It was 9/11 all over again in that nobody connected the dots until the damage was done. George Bush was no better. Until he deigned to appear Thursday for a two-minute speech - no questions allowed - I assumed he was hiding with Vice President Cheney in an undisclosed bunker.

It was a shockingly poor performance by Obama and McCain. It revealed not only their slender understandings of the economy, but also the shallowness of the campaigns they are running.

With the crisis building for more than a year, neither was prepared when it blew open. It's a good bet they're not ready for the next emergency either, whatever it is. They are so sweating the small stuff they have no time for the Big One.

News of the bailout package, first leaked Thursday and confirmed Friday, lets the whole world exhale. But like the morning after a bad dream, the image of what you saw remains vivid.

The people who lead the country and those who want to, ducked or blinked. No thanks to any of them, our financial system is largely intact.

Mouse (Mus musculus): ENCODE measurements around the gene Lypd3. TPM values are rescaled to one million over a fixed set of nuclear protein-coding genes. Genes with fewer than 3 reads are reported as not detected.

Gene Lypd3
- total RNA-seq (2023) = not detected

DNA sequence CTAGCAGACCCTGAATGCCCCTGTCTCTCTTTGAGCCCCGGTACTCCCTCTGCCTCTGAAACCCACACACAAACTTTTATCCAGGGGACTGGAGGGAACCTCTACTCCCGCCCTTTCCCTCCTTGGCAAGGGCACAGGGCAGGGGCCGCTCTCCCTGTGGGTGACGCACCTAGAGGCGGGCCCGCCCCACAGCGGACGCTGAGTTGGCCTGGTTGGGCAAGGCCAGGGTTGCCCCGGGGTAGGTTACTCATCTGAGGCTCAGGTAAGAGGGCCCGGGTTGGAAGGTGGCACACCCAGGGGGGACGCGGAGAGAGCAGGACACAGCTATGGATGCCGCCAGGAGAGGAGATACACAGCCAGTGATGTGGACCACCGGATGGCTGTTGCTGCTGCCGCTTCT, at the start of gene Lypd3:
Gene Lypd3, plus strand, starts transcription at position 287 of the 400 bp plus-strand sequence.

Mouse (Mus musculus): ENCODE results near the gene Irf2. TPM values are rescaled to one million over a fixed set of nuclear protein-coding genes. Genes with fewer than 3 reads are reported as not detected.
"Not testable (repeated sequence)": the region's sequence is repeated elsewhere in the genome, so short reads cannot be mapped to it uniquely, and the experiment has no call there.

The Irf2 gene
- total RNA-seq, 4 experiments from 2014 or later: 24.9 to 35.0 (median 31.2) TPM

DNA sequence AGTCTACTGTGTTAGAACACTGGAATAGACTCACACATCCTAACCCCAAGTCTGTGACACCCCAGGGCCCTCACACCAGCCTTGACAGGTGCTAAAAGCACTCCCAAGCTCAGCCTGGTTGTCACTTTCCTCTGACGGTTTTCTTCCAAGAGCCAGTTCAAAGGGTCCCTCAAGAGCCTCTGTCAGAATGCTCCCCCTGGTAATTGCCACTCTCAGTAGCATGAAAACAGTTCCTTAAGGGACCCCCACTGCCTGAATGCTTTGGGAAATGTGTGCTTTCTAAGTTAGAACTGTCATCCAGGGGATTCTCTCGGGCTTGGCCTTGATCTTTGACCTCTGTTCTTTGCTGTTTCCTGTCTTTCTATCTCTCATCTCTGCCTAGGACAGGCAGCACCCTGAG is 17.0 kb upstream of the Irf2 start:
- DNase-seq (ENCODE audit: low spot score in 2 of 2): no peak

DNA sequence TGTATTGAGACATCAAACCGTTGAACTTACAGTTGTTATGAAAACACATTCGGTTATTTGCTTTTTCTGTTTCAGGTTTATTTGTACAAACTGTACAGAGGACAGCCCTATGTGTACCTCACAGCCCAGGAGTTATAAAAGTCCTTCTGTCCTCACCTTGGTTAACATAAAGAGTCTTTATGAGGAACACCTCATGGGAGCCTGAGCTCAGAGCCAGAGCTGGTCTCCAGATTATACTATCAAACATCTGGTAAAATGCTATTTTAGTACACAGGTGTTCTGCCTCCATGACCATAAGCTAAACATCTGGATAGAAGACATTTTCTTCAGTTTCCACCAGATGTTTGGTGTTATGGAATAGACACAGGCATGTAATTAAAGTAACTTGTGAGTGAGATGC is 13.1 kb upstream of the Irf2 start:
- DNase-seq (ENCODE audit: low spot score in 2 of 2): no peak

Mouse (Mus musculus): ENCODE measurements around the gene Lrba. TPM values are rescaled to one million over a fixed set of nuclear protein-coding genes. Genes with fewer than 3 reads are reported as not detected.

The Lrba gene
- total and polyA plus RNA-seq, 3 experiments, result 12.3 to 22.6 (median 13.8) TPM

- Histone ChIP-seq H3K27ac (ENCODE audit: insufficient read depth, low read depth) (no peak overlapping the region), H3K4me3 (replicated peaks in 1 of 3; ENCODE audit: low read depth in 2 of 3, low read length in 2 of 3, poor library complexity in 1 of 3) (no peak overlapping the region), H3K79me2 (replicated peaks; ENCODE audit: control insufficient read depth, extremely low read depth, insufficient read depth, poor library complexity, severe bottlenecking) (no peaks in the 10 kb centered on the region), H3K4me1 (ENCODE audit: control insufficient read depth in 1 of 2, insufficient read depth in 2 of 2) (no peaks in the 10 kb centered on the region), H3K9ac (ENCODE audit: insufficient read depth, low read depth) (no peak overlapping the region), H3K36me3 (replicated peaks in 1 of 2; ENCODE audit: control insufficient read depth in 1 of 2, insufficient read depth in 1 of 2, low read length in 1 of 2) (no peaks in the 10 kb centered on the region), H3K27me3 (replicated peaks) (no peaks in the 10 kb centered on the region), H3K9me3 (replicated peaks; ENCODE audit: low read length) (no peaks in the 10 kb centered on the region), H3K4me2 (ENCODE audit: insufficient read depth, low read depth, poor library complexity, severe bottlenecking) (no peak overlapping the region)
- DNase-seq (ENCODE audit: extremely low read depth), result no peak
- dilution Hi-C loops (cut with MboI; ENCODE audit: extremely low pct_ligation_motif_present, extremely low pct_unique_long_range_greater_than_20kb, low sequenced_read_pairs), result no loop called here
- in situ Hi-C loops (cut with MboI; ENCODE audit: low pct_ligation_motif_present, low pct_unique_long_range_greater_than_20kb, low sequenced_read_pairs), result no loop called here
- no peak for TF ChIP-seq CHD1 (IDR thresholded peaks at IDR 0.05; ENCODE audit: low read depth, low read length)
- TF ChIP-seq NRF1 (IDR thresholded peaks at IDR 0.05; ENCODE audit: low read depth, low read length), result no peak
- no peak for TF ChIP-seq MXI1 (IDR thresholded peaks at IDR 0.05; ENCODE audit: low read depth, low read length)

Thanks goes only to Treasury Secretary Henry Paulson, Fed chief Ben Bernanke and their teams for working 'round the clock to stop the madness. Their solutions, which went from ad hoc to systemic, are by definition less than perfect and are certainly in need of tinkering. But, as Paulson said Friday, they are far better than the alternative.

Of course, the ultimate thanks goes to the taxpayers who will shoulder the burden of bailing out the banks, the mortgage holders and lenders and, yes, the political class. In truth, the bailout saves Washington as much as Wall Street. Nothing Washington said mattered until the money was on the table.

But what of the next time? It's worth remembering Senate Majority Leader Harry Reid's midweek confession as the banking system was unraveling. Asked if Congress would pass legislation to deal with the crisis before a planned recess next week, Reid said no, adding: "No one knows what to do."

Finally, an honest man in Washington.

Every weekday JewishWorldReview.com publishes what many in Washington and the media consider "must-reading". Sign up for the daily JWR update. It's free. Just click here.

Michael Goodwin is a Pulitzer Prize-winning columnist for the New York Daily News. Comment by clicking here.